Is Your Network Ready for VoIP? Evaluating Firewalls for VoIP Access, Control, and Security
To achieve expected benefits from Voice or Video over Internet Protocol (VoIP), organizations must first consider the significant implications for administrative control, end-user access and overall network security. A preliminary step in this process is determining whether the existing firewall is effectively capable of supporting and securing VoIP networking. Fortunately, for some organizations, the firewall they currently have deployed may be capable of providing the functionality required to support and manage a VoIP network. This white paper explores the capabilities required for a VoIP deployment, and demonstrates how SonicWALLŽ VoIP Firewall solutions provide the levels of control, access, and security necessary for converged networks that support voice, video, and data.
The Network Will Never be the Same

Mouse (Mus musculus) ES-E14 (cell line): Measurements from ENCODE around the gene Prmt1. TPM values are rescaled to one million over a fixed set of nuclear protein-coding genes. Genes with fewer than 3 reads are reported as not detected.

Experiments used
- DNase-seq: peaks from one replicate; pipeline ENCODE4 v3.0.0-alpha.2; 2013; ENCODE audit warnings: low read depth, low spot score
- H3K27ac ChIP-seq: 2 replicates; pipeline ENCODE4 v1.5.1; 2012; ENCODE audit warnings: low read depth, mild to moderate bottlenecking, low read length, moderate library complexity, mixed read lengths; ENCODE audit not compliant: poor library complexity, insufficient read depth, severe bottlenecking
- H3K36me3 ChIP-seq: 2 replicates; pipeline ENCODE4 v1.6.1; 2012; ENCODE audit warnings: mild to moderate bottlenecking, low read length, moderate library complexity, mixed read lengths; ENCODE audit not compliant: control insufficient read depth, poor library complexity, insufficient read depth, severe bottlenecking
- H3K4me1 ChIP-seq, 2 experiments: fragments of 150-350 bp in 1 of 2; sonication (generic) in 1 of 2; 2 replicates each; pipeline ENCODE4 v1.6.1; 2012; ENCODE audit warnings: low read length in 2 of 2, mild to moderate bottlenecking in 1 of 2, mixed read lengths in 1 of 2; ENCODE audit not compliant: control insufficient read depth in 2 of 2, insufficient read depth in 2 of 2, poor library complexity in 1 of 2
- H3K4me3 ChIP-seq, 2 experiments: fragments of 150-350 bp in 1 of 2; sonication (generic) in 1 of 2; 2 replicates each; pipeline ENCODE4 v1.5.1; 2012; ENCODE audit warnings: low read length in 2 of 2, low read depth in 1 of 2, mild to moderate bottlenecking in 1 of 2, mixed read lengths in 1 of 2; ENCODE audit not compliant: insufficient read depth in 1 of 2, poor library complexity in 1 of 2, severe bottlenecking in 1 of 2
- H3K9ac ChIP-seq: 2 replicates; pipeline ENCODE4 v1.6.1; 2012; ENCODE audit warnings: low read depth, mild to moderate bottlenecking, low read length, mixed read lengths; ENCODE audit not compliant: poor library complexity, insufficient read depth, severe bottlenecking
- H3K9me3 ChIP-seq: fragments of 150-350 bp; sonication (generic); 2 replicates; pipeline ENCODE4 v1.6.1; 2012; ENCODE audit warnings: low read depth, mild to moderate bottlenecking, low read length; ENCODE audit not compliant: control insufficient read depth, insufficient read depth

With the convergence of voice and video over IP (VoIP), traditional networks will never be the same. The growing acceptance of IP telephony means that people will increasingly place, receive, forward or reject calls based on identity, location or preference. Remote teleworkers will appear to be "plugged in" to the corporate voice and data network. Organizations will source talent from any location, as remote access capabilities enable teleworkers to operate as an integral part of the corporate network. Video and data will accompany calls as content-rich communications become more commonplace. People will use PCs and netbooks to sort and arrange responses using either data "attachments" or non-voice components directly embedded in the stored communication. Adoption of IP communications will accelerate dramatically, based on its increased effectiveness, as well as its superior cost position. VoIP provides a smaller company the ability to operate and appear as a larger company, and the scalability to expand communications across a growing organization quickly.